The 108th anniversary of the Land Battle for Canakkale is being celebrated in appropriate ways throughout the Republic of Turkey, and Anzac Day is being celebrated throughout Australia and New Zealand, Anadolia reports.
Also known in Europe as the Battle of Gallipoli, it is one of the bloodiest and fiercest battles in the First World War, and according to many indicators, in history in general.
The naval battle took place between November 3, 1914 and March 18, 1915, while the land battle lasted from April 25, 1915 to January 9, 1916. These are the battles that occupy the most significant place in the history of Turkey and beyond.
On this day in 1915, nine months after the start of the First World War, Allied soldiers landed on the shores of Gallipoli with the intention of opening the Canakkale Strait for the Allied fleet to attack Istanbul. However, the allied forces encountered strong and brave resistance from the Turks and failed in their aim.
Anzac Village, where the anniversary of the land battle is traditionally celebrated, is actually an acronym that permanently reminds of the participation of the Australian and New Zealand armies in that battle.
Anzac Day is also celebrated across Australia and New Zealand today.
So close to 2,000 Australians and New Zealanders came to Turkiye and attended the traditional vigil and memorial mass at Gallipoli.
Many gathered spent the night on site in sleeping bags and blankets in the cold, waiting for the ceremony to begin while watching documentaries and interviews about the battles fought for Canakkale.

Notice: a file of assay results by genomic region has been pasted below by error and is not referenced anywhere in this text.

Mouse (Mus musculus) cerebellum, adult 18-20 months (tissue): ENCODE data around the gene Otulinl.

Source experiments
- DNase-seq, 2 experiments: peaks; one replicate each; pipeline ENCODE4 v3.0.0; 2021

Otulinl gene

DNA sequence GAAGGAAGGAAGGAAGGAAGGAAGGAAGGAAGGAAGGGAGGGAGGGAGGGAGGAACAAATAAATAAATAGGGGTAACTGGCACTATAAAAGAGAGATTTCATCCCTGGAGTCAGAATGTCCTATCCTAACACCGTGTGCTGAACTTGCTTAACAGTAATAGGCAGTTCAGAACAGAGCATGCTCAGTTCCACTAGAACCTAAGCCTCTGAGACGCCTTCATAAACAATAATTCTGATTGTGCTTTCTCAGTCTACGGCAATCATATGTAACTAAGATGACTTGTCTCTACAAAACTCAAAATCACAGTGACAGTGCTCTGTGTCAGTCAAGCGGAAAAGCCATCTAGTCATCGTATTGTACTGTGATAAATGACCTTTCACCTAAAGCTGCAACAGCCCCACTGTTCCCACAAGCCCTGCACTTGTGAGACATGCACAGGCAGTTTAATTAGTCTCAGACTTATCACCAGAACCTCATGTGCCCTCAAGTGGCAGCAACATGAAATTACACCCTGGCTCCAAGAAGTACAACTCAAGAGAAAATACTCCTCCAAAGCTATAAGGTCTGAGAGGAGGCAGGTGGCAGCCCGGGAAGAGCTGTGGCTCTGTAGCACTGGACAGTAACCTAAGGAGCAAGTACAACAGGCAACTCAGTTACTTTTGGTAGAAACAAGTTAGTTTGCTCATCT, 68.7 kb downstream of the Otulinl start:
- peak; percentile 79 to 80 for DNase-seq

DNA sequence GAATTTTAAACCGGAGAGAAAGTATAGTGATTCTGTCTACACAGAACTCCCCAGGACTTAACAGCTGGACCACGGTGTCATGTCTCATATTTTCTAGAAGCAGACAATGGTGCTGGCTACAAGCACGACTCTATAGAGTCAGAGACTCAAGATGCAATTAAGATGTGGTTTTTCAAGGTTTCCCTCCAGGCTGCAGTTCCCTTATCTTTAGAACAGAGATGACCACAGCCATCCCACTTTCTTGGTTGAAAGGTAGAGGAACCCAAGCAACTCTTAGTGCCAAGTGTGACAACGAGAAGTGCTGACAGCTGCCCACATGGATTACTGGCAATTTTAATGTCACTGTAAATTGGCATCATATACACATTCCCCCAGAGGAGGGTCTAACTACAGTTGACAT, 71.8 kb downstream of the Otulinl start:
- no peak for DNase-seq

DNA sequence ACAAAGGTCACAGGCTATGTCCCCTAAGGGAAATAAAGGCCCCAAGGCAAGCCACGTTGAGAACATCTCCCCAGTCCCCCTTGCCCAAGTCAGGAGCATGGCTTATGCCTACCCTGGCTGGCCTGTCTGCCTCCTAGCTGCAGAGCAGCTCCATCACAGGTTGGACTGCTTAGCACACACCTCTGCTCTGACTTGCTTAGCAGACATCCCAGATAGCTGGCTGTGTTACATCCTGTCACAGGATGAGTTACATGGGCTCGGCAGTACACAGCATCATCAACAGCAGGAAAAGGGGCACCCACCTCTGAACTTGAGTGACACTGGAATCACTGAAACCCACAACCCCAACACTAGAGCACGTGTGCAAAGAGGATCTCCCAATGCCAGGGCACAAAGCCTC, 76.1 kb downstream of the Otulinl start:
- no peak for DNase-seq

Australian Veterans Affairs Minister Matt Keogh and New Zealand Defense Minister Andrew Little spoke about the significance of this day.
The famous letter of Mustafa Kemal Ataturk, the founder of the Republic of Turkey, to the families of foreign soldiers who lost their lives in battle was also read.
More than 44,000 British, Irish, French, Australian, New Zealand, Indian, and Canadian soldiers were killed in the fighting that lasted eight months, as well as nearly 87,000 Ottoman soldiers.
New Zealand Minister Little told Anatolia that Anzac Day is important for his country.
“Many New Zealanders came to fight here at Gallipoli, and many fell and gave their lives here. It was also the time when Australians and New Zealanders forged a bond that continues to this day. So, the connection and experiences of New Zealanders with Gallipoli are very strong,” said Little.
He said they felt “welcomed” when they came to Gallipoli, adding that diplomatic and trade ties between Turkey and New Zealand were growing stronger.
Australian Minister Keogh also said that it was a privilege to be in Gallipoli and expressed his condolences and good wishes to Turkish citizens affected by the great earthquakes that killed more than 50,000 people on February 6 this year.
“We did not come here to glorify war. We have come to pay our respects, to honor those who sacrificed their lives, limbs, minds and souls in the war,” said Keogh.
Chris Cole said he immigrated to New Zealand 40 years ago and has been interested in Anzac ever since.
“It was a wonderful day for me to understand the friendship between Turkey, Australia and New Zealand. It was one of the most beautiful ceremonies I’ve ever seen,” said Cole.
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